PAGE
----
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Stage Plot Pro Crack

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Rubi Panessa

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Jan 25, 2024, 9:25:55 AMJan 25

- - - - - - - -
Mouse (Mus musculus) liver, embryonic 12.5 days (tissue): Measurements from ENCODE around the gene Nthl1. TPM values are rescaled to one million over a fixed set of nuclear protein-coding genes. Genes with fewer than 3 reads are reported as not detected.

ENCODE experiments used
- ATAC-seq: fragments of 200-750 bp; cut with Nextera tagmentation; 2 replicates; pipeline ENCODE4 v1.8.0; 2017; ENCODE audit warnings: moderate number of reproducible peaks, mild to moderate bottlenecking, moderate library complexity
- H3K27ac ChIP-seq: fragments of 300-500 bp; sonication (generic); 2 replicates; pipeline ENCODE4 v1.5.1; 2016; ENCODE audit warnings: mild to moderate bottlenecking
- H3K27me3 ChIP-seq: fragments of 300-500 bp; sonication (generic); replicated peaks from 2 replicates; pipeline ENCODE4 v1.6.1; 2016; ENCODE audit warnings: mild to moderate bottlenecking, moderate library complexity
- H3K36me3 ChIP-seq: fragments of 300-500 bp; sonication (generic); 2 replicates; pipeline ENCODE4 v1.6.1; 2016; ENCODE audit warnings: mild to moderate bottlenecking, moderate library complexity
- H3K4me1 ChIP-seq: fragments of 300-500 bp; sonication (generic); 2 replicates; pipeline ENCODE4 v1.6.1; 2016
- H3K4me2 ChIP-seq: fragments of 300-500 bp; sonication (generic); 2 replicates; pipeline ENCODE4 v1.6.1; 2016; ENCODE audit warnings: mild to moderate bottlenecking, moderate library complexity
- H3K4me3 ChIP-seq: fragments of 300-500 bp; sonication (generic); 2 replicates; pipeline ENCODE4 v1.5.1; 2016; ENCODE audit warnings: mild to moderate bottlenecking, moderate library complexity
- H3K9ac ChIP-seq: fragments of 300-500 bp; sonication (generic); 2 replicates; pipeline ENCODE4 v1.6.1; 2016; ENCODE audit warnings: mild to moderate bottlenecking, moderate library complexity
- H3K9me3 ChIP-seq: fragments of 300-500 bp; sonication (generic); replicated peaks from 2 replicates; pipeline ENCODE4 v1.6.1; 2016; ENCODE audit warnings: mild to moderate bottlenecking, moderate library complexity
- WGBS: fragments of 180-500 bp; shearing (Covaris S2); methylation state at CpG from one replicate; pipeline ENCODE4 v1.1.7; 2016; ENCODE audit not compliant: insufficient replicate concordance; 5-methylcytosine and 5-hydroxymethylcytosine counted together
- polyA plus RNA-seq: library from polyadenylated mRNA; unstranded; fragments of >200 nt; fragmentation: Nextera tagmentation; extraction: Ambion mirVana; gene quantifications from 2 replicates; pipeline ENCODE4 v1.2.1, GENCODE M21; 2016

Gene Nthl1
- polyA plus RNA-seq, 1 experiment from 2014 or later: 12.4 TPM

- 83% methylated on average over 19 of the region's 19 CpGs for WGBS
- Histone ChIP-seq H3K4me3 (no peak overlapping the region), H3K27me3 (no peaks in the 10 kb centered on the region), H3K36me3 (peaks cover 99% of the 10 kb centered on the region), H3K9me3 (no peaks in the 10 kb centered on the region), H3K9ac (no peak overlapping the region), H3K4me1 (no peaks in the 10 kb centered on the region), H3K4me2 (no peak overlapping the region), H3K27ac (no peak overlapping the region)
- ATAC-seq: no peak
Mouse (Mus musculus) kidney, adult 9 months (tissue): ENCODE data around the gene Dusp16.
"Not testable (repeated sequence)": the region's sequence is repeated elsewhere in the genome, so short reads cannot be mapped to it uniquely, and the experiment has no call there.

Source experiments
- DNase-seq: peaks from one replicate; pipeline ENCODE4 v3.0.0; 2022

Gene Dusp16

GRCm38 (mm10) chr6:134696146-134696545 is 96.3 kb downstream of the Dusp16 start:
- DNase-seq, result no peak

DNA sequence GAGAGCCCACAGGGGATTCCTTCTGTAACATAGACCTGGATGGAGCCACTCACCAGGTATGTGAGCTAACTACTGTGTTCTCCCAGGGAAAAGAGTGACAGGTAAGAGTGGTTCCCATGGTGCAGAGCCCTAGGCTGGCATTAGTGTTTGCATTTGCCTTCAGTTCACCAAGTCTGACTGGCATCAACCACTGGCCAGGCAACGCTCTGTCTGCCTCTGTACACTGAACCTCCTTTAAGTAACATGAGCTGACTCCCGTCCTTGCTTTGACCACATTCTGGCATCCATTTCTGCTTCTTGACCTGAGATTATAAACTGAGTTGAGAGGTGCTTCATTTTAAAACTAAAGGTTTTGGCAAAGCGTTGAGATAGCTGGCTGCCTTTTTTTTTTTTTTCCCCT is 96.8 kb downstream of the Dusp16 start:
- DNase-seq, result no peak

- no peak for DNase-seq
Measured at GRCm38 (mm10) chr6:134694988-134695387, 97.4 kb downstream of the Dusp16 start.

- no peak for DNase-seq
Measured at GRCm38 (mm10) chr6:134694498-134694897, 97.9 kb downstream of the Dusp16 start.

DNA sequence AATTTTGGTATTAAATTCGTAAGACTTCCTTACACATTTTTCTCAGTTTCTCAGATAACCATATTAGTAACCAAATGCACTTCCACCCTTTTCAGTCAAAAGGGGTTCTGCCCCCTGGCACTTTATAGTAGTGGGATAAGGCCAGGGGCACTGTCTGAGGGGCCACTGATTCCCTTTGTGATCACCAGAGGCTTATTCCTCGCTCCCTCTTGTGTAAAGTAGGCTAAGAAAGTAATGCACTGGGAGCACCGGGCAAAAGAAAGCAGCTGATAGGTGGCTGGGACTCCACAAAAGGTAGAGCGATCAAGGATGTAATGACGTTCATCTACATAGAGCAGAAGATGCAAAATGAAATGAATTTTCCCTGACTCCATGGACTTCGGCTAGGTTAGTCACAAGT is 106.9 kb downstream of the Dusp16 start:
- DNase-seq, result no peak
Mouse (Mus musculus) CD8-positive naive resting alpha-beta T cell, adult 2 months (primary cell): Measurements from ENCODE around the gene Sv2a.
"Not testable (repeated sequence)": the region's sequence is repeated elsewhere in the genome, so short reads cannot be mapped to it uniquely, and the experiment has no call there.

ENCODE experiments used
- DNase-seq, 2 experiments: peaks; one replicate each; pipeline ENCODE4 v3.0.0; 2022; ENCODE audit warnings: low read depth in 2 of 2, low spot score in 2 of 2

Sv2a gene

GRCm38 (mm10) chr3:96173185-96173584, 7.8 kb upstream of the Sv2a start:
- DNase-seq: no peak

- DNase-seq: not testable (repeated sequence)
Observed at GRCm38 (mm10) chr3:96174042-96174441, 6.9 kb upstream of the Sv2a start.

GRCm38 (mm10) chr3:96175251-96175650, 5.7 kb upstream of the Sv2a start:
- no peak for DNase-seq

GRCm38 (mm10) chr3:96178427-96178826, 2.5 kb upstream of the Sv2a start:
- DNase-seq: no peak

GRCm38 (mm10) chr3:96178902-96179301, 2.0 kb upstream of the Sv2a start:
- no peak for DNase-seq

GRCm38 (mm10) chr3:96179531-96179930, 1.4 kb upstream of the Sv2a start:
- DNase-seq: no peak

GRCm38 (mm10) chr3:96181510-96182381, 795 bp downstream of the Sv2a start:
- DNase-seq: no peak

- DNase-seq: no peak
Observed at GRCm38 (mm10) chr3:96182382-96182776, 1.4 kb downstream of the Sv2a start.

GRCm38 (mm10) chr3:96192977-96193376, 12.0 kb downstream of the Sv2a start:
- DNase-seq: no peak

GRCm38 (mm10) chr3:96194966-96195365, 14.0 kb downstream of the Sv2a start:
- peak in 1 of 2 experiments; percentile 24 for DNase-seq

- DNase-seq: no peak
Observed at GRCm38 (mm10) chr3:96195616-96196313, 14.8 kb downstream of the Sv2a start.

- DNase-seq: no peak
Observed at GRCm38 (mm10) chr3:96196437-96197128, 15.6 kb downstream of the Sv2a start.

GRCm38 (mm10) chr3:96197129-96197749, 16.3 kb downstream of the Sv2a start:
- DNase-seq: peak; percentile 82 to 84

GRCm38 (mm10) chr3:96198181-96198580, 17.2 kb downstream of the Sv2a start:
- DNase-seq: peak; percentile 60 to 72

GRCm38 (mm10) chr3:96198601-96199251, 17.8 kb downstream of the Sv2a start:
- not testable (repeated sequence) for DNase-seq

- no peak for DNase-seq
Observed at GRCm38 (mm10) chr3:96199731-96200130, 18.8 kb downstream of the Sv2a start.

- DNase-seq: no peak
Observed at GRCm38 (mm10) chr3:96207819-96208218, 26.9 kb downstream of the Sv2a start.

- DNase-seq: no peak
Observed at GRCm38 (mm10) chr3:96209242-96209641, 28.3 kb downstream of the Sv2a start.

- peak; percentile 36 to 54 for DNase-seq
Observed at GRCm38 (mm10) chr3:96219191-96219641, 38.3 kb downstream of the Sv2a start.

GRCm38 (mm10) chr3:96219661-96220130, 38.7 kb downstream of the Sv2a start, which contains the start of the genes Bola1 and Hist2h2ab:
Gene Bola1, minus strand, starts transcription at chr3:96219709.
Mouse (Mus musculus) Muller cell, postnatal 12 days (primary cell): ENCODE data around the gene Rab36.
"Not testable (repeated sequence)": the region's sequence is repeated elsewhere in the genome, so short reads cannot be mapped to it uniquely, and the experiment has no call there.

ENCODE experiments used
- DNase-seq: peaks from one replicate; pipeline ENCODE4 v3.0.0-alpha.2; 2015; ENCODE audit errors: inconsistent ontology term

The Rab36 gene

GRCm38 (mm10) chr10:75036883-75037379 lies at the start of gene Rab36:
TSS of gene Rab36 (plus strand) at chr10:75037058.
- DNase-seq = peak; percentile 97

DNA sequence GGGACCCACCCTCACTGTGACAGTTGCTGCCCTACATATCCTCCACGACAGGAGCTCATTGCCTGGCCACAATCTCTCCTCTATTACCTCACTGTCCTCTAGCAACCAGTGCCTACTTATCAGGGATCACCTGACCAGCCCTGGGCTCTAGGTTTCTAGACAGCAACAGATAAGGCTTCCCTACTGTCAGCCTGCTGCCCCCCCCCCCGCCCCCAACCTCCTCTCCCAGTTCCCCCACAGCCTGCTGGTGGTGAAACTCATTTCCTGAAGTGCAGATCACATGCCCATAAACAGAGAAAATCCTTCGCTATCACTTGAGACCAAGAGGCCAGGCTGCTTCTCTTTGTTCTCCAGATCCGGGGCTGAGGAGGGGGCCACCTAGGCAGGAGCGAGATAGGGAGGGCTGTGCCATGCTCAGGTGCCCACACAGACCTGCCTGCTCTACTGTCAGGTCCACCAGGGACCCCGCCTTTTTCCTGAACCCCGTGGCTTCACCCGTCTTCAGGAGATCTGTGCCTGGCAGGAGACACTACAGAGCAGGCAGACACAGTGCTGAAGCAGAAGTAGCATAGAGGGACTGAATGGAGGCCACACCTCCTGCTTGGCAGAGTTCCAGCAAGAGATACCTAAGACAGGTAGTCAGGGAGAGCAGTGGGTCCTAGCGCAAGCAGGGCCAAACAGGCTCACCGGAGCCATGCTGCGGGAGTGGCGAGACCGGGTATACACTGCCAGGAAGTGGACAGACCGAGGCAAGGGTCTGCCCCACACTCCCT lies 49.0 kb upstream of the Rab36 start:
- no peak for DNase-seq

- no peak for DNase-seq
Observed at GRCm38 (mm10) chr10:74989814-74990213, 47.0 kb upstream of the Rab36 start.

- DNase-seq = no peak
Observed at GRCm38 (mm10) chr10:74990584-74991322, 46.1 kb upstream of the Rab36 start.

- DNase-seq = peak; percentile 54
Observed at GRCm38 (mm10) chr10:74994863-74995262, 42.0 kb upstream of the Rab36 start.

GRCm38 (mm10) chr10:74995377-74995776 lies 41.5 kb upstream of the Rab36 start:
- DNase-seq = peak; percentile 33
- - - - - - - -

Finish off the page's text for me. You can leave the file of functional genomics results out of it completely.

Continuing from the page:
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<div>What is a Stage Plot?</div><div></div><div> A Stage Plot (or technical rider) is a document that details exactly what your band needs to make a show fantastic. It details the equipment and instruments of every band member, the input you will need from the venues that you're playing and how you want your stage to look and sound.</div><div></div><div></div><div></div><div></div><div></div><div>Stage Plot Pro Crack</div><div></div><div>Download File: https://t.co/8Ej72B7gdO </div><div></div><div></div><div>What Can You Include on a Tech Rider?</div><div></div><div> If you're a small band and you don't have much equipment or instruments with you, your Stage Plot will most likely mainly cover the gear that you're using onstage. As your band grows, your Tech Rider will start to include any FOH consoles that you bring with you, the lighting rigs you're touring with and any pyrotechnics that you have onstage. A Stage Plot is constantly updated as you continue touring and continue growing as a band.</div><div></div><div></div><div>Use our free online stage plan builder for musicians to create the exact stage plot for your gig. After that all you need to do is send the provided URL to the engineer of the venue. You can enter your instruments, monitors, DI boxes etc, scale and rotate and provide full details of what you want.</div><div></div><div></div><div>Use our stage plan builder for venues and managers to share plots with artists who either perform at your venue or who work with you. After you share the plot, the artist can then create their stage plot by adding musicians and equipment to the plan.</div><div></div><div></div><div></div><div></div><div></div><div></div><div>For any one who has a stage that artists perform on, using our pro services means you can create your stage (including stage dimensions and equipment like monitors, drum risers etc) and share it with artists who can add their equipment to your stage.</div><div></div><div></div><div>Our pro services let you add or remove artists access to the plots, time and time again, meaning you can share and unshare - and of course, you can always edit the plots as and when you need!. </div><div></div><div>Compare Pro Service Options</div><div></div><div></div><div>I do mine using Excel - it's way easier to create and manipulate shapes and Word-Art text in Excel than to move shapes around the text in Word (At least it is for me: I tried to build a plot in Word before, but it's a PITA to do a simple one).</div><div></div><div></div><div>I couldn't care less how cool it looks. I just want it to be functional, and for me it is. I have far better things to spend my time on that concerning myself with how visually appealing my stage plot is.</div><div></div><div></div><div>My experience working production at venues from 200-2k capacity, and for a sound/backline company that provided PA for up to 10k crowds, is that a clean & simple block shape plot with simple text is what's standard AND what's preferred (and most functional).</div><div></div><div></div><div>Granted I rarely need a stage plot. We usually play the bar/club circuit where no stage plots are needed, and when we do do larger gigs (Earth Day festivals, Street dances ect....) the stuff at free stage plots looks a lot better and is easier to read than the hand drawn and scribbled stage plots on notebook paper that most bands hand in. I just don't see any point in spending any time worrying about how "cool" something like that is.</div><div></div><div></div><div>I don't have to provide stage plot information all that often since we usually use our own PA. However, when I am asked to provide it - I give 'em two documents. One is a simple diagram I put together using Powerpoint - the other is a input list that I created in Excell.</div><div></div><div></div><div>Note that the "Connection Location" information included on the Input List document refers to where the connection is made when I'm using my PA (which uses two small 6 channel drop boxes - one placed at the front of the stage for "front line" connections and one place at the rear of the stage for "back line" connections.)</div><div></div><div></div><div>I have to do stage plots for a couple of my bands. I did it before with crude drawings but now I see there are apps that have icons for instruments, etc. Some of them are free but want you to pay for upgrade, some are more costly. I've read reviews and there's lots of criticisms of most programs. Do you use a program for designing stage plots? DOo you like it? I don't mind paying a small fee but I don't want to pay a large one unless I've tried it out and liked it. I'm on a Mac if that makes a difference. Thanks in advancee for any info</div><div></div><div></div><div>Thanks for suggestion of using Keynote (Powerpoint equivalent on Mac). I tried it out and it was a breeze. Never used Keynote before. Little bit of a learning curve to get the formatting to work. But generated a usable stage plot for my purposes. Now I'll do one for my main band. Thanks much for the idea.</div><div></div><div></div><div>An input list is essentially a list of inputs and the corresponding channels in the snake or console that they are patched into. The most basic contain the snake channel, input and possibly a microphone or DI preference. More advanced input lists can include sub snake channels, color coding, location of the input on stage, mic stand preference, and any other relevant info.</div><div></div><div></div><div>Stage plots are not often used in small productions where for example, you have someone speaking from the stage giving a lecture and using a single monitor or a theatrical production that only requires a few vocal microphones.</div><div></div><div></div><div>Like the input list, the stage plot can be as basic or detailed as needed. The most basic show the position of musicians and monitor mixes on stage. More advanced stage plots can also show things like drum riser dimensions, distances between musicians, AC power drops, and any other pertinent info.</div><div></div><div></div><div>If you are the sound engineer at a venue working with different acts all the time, you will likely draw up an input list and stage plot when the band arrives and you find out what you are dealing with.</div><div></div><div></div><div>The input list and stage plot are two important documents that should be part of every gig. Both serve as a map, the input list is a guide for patching the snake and console and the stage plot is a guide for patching the stage. They are also very helpful in troubleshooting.</div><div></div><div></div><div>Please advance your show no later than two to three weeks prior to its date. Contact the Red Room at Cafe 939 and submit your stage plot and input list. If you do not have a stage plot, please request a form from us. It is only to your advantage to do so and will take just a few minutes to create. We require this to produce the best show possible. An advance sheet will be sent to you.</div><div></div><div></div><div>This post on plot structure continues from the one on Writing a Novel: the First and Second Draft where one of the points to check at the 2nd draft stage was how your plot points sat relative to a plot structure template. A template makes sure that your plot points come at the right time to keep the reader interested. I use the 6 points of story structure by Michael Hauge and, using sticky notes for the events, I make changes in the order of events or the time given to some events so that the major changes, challenges and opportunities fall at the best place.</div><div></div><div></div><div>Ten percent of the way in, your hero must be presented with an opportunity which will create a new visible desire and will start the character on her journey. The desire created by the opportunity is not the specific goal that defines your story concept, but rather a desire to move into stage 2</div><div></div><div></div><div>Your stage plot should be as specific as possible. You don't necessarily need to include your water bottle on it, but the more details you can provide, the better. Does the drum set need to be stage right instead of behind the band? Does your keyboard player only set up facing a certain direction? Make sure your stage plot includes that. The locations of vocal mics, amplifiers, preferred monitor locations, and where you need outlets should all be clearly indicated and labeled.</div><div></div><div></div><div>The stage plot can also be a good place to have notes about some general monitor mixes, what certain members want in their mixes, or if they don't need certain elements in a mix at all. If the singer gets crippling stage fright because there's no reverb/delay in his or her monitor, within these notes would be the place to make that clear. For all you drummers out there, letting your sound tech know how many pieces are in your kit is also great info to have ahead of time to plan accordingly and can save headaches the day of the show. It's also helpful to know if your amp has a direct out or if you need a DI box placed somewhere.</div><div></div><div></div><div>The band name and contact info for this stage plot have been removed (which you should always include, especially the name and contact info of the most tech-savvy band member), but this is a great example of a clean and clear stage plot. The preferred location of DIs, power, monitors, amplifiers, band members, and vocal mics is obvious, and there's not too much extraneous information on the plot itself. Below, as mentioned earlier, are some general monitor mix notes so that your tech can establish a baseline mix to speed up your soundcheck, and you can spend more time dialing in a great sound rather than simply getting your levels balanced.</div><div></div><div></div><div>As far as making a stage plot goes, it doesn't need to be incredibly artistic. In fact, in most cases, the simpler the better. If your stage plot involves a full-color key and is best viewed on a 14"x18" piece of paper, you've probably gone too far. Basic knowledge in most word processing programs can yield you a very functional stage plot. Something as simple and plain as this works great:</div><div></div><div></div><div>Also, keep in mind that your sound tech knows the venue best. If it's a 100-person venue and the sound tech tells you that you don't need the 12 channels of drum mics specified on your input list and suggests going with a four or five microphone setup, it's almost always best to defer to his or her judgment. The same goes for outboard gear and specific mic requests. Unless you travel with your own microphones or rack of outboard processing and the appropriate cables, you may not always be able to have your designated preferences. If you do travel with these things, you should definitely include that on your stage plot or input list.</div><div></div><div></div><div>Production crews need a stage plot to help set an artist up for a successful live show. Check out this great stage plot design website for you to communicate the details of your perfect stage setup to the Production Team.</div><div></div><div> dd2b598166</div>